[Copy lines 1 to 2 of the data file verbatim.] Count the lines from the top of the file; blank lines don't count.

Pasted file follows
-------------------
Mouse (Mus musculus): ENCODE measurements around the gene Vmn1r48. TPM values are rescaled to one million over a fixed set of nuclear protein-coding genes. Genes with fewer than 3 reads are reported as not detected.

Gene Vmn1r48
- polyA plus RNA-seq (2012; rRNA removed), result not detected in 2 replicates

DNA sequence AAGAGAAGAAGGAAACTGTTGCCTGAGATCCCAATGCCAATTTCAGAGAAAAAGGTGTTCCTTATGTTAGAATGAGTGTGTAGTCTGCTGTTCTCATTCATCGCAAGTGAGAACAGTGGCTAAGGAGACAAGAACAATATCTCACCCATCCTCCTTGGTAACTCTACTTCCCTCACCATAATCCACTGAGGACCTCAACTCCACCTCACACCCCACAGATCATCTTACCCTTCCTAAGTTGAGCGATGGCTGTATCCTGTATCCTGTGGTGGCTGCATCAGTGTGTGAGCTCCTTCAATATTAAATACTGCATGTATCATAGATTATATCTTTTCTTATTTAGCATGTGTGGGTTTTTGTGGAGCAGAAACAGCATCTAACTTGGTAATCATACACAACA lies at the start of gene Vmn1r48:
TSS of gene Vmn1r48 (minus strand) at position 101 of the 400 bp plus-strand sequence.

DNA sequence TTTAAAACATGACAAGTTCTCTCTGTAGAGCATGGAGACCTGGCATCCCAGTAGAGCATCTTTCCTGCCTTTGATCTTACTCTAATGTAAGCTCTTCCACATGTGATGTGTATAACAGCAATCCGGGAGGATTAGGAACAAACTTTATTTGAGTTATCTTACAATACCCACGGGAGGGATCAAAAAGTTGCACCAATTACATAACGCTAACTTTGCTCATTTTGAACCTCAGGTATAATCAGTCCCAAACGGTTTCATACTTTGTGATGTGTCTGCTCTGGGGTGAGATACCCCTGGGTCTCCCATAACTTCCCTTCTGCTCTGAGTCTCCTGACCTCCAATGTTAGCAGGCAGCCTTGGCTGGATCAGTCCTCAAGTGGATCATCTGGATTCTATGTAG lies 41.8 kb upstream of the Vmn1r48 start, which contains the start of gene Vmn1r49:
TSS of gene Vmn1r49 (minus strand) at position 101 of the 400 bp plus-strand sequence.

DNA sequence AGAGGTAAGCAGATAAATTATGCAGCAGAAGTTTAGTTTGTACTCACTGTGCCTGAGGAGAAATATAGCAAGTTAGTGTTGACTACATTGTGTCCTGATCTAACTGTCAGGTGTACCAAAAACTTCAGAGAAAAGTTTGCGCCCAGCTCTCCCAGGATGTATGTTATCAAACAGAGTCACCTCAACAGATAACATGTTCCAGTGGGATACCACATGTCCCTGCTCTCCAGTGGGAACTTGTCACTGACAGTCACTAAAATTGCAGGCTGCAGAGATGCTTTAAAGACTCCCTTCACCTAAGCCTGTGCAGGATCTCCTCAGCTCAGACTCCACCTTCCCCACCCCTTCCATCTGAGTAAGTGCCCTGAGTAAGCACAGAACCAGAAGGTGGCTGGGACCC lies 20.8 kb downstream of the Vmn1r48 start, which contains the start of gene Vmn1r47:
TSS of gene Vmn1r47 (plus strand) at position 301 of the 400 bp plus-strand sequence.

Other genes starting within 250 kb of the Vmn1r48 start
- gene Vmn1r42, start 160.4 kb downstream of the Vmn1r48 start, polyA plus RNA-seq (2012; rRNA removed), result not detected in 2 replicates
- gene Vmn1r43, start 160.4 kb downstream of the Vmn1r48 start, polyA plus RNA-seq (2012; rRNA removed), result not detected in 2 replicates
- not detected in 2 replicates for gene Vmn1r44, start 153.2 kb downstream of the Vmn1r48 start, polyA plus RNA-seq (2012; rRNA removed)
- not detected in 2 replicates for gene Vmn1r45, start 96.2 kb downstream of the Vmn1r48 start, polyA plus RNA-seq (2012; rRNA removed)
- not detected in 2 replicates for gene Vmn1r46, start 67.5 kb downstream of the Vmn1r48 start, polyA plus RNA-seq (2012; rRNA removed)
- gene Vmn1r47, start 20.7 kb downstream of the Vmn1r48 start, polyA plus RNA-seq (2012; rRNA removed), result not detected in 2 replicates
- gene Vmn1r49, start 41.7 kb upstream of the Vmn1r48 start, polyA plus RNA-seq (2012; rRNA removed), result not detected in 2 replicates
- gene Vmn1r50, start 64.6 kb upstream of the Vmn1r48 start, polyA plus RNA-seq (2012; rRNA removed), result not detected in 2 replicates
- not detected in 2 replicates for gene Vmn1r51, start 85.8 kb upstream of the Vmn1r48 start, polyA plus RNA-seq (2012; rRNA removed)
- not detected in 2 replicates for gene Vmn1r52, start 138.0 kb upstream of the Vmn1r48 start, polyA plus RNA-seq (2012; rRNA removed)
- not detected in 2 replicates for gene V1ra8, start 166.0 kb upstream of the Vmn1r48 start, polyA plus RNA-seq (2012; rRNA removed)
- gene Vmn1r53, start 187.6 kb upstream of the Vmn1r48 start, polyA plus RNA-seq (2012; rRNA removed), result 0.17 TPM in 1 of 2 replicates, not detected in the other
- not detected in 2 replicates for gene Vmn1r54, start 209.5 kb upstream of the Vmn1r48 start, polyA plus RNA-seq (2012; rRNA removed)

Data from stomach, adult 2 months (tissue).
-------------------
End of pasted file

Mouse (Mus musculus): ENCODE measurements around the gene Vmn1r48. TPM values are rescaled to one million over a fixed set of nuclear protein-coding genes. Genes with fewer than 3 reads are reported as not detected.

Gene Vmn1r48